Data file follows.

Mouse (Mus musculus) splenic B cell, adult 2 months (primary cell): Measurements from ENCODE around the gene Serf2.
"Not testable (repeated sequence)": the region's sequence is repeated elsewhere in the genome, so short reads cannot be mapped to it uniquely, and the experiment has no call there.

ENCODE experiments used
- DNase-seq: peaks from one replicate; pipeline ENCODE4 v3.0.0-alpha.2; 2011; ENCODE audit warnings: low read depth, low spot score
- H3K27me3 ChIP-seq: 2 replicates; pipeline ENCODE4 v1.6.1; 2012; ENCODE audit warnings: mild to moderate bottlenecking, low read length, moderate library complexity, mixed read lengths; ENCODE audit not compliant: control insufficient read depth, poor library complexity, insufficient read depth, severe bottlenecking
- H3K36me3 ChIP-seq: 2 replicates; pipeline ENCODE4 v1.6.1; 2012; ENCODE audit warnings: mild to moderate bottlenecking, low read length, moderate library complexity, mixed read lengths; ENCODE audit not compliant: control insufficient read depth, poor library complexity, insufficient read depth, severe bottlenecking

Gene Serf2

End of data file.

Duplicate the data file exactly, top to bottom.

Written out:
Mouse (Mus musculus) splenic B cell, adult 2 months (primary cell): Measurements from ENCODE around the gene Serf2.
"Not testable (repeated sequence)": the region's sequence is repeated elsewhere in the genome, so short reads cannot be mapped to it uniquely, and the experiment has no call there.

ENCODE experiments used
- DNase-seq: peaks from one replicate; pipeline ENCODE4 v3.0.0-alpha.2; 2011; ENCODE audit warnings: low read depth, low spot score
- H3K27me3 ChIP-seq: 2 replicates; pipeline ENCODE4 v1.6.1; 2012; ENCODE audit warnings: mild to moderate bottlenecking, low read length, moderate library complexity, mixed read lengths; ENCODE audit not compliant: control insufficient read depth, poor library complexity, insufficient read depth, severe bottlenecking
- H3K36me3 ChIP-seq: 2 replicates; pipeline ENCODE4 v1.6.1; 2012; ENCODE audit warnings: mild to moderate bottlenecking, low read length, moderate library complexity, mixed read lengths; ENCODE audit not compliant: control insufficient read depth, poor library complexity, insufficient read depth, severe bottlenecking

Gene Serf2